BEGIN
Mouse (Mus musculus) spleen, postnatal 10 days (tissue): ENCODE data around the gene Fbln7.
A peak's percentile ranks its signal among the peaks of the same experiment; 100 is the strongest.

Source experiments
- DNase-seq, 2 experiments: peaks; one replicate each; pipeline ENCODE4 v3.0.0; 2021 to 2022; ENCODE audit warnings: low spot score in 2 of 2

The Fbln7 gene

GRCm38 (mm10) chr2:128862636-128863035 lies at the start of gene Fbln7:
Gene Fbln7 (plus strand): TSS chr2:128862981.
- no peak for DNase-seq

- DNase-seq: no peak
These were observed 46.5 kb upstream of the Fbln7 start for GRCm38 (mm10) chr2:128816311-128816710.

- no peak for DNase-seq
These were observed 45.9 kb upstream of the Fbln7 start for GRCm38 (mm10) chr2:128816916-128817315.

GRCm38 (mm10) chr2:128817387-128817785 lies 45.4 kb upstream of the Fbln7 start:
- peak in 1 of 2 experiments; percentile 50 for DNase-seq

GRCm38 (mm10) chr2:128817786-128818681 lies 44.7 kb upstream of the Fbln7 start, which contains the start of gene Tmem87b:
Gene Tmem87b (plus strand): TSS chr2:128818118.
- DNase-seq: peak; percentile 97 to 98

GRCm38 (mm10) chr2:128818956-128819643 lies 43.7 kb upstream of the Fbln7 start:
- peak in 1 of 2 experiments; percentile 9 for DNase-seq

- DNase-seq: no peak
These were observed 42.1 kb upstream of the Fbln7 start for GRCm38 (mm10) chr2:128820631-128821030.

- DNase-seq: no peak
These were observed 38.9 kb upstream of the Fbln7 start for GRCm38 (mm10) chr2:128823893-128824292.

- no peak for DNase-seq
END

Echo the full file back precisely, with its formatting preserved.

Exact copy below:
Mouse (Mus musculus) spleen, postnatal 10 days (tissue): ENCODE data around the gene Fbln7.
A peak's percentile ranks its signal among the peaks of the same experiment; 100 is the strongest.

Source experiments
- DNase-seq, 2 experiments: peaks; one replicate each; pipeline ENCODE4 v3.0.0; 2021 to 2022; ENCODE audit warnings: low spot score in 2 of 2

The Fbln7 gene

GRCm38 (mm10) chr2:128862636-128863035 lies at the start of gene Fbln7:
Gene Fbln7 (plus strand): TSS chr2:128862981.
- no peak for DNase-seq

- DNase-seq: no peak
These were observed 46.5 kb upstream of the Fbln7 start for GRCm38 (mm10) chr2:128816311-128816710.

- no peak for DNase-seq
These were observed 45.9 kb upstream of the Fbln7 start for GRCm38 (mm10) chr2:128816916-128817315.

GRCm38 (mm10) chr2:128817387-128817785 lies 45.4 kb upstream of the Fbln7 start:
- peak in 1 of 2 experiments; percentile 50 for DNase-seq

GRCm38 (mm10) chr2:128817786-128818681 lies 44.7 kb upstream of the Fbln7 start, which contains the start of gene Tmem87b:
Gene Tmem87b (plus strand): TSS chr2:128818118.
- DNase-seq: peak; percentile 97 to 98

GRCm38 (mm10) chr2:128818956-128819643 lies 43.7 kb upstream of the Fbln7 start:
- peak in 1 of 2 experiments; percentile 9 for DNase-seq

- DNase-seq: no peak
These were observed 42.1 kb upstream of the Fbln7 start for GRCm38 (mm10) chr2:128820631-128821030.

- DNase-seq: no peak
These were observed 38.9 kb upstream of the Fbln7 start for GRCm38 (mm10) chr2:128823893-128824292.

- no peak for DNase-seq